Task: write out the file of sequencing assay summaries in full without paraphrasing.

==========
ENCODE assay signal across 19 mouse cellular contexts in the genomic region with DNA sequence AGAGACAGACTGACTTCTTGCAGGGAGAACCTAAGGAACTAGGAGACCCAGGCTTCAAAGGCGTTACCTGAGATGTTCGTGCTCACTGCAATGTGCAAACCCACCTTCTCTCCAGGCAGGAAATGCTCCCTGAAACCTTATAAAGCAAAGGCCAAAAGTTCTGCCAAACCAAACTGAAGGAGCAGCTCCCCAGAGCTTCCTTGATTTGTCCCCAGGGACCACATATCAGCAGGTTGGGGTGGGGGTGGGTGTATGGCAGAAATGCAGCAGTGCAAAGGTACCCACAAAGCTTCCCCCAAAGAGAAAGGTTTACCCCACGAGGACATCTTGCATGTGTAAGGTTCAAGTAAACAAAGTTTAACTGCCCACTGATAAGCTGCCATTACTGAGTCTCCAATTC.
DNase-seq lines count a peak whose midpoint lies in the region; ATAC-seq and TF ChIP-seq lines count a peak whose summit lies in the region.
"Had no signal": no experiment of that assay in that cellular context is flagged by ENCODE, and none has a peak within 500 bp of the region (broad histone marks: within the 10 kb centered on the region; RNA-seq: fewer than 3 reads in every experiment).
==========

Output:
ENCODE assay signal across 19 mouse cellular contexts in the genomic region with DNA sequence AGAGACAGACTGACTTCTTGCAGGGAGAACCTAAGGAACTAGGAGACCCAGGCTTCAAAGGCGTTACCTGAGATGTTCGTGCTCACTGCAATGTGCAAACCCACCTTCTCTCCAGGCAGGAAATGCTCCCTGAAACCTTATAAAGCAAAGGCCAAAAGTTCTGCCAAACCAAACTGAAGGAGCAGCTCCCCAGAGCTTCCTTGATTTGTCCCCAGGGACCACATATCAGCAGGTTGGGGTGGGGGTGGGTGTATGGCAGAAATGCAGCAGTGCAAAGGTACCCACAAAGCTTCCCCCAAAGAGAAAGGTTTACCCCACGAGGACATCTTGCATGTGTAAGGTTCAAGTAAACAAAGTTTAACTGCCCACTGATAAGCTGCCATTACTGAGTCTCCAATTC.
DNase-seq lines count a peak whose midpoint lies in the region; ATAC-seq and TF ChIP-seq lines count a peak whose summit lies in the region.
"Had no signal": no experiment of that assay in that cellular context is flagged by ENCODE, and none has a peak within 500 bp of the region (broad histone marks: within the 10 kb centered on the region; RNA-seq: fewer than 3 reads in every experiment).